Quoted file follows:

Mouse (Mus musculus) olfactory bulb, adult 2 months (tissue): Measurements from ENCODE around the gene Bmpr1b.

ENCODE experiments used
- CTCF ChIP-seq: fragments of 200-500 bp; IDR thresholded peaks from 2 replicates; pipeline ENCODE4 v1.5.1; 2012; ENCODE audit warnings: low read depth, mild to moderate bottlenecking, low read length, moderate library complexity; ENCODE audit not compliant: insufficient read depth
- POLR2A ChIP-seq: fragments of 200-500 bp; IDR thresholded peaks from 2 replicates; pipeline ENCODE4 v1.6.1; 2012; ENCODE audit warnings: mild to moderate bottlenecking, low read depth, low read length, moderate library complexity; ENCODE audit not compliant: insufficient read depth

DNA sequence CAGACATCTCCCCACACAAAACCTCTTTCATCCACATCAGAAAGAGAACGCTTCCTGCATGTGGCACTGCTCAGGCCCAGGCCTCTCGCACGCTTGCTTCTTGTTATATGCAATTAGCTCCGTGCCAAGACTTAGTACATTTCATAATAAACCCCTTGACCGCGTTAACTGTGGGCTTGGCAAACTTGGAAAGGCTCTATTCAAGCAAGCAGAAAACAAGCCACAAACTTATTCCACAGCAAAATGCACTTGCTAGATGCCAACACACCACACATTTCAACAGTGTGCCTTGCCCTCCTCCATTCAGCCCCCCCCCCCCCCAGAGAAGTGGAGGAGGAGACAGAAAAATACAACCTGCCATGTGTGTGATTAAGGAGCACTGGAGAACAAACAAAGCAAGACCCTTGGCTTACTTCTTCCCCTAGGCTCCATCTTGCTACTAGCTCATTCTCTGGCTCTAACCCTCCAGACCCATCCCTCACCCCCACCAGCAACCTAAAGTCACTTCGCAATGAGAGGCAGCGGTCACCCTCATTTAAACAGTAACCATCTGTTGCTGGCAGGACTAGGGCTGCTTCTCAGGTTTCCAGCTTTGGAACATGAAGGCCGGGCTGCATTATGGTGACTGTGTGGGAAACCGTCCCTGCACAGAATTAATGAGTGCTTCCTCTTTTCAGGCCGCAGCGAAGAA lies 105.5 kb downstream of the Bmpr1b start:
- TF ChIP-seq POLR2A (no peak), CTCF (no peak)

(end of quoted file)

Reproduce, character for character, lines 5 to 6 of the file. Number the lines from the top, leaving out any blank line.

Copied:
DNA sequence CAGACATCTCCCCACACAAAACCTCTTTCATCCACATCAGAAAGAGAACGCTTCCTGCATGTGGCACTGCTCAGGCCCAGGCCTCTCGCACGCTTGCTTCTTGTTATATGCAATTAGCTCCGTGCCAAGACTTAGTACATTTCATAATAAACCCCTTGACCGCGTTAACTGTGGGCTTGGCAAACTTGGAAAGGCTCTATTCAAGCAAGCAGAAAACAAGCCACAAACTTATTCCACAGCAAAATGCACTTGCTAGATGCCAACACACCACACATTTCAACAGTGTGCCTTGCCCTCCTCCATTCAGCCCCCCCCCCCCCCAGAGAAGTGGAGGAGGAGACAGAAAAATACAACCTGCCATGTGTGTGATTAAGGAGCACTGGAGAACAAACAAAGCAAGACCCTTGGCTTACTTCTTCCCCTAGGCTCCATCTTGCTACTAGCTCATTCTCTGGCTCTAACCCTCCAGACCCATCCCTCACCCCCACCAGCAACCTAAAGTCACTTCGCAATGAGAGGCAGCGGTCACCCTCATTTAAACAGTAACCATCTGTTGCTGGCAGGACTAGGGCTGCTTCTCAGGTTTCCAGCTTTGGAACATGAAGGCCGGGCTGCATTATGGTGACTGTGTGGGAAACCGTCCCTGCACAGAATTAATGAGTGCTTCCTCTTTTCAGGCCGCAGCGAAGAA lies 105.5 kb downstream of the Bmpr1b start:
- TF ChIP-seq POLR2A (no peak), CTCF (no peak)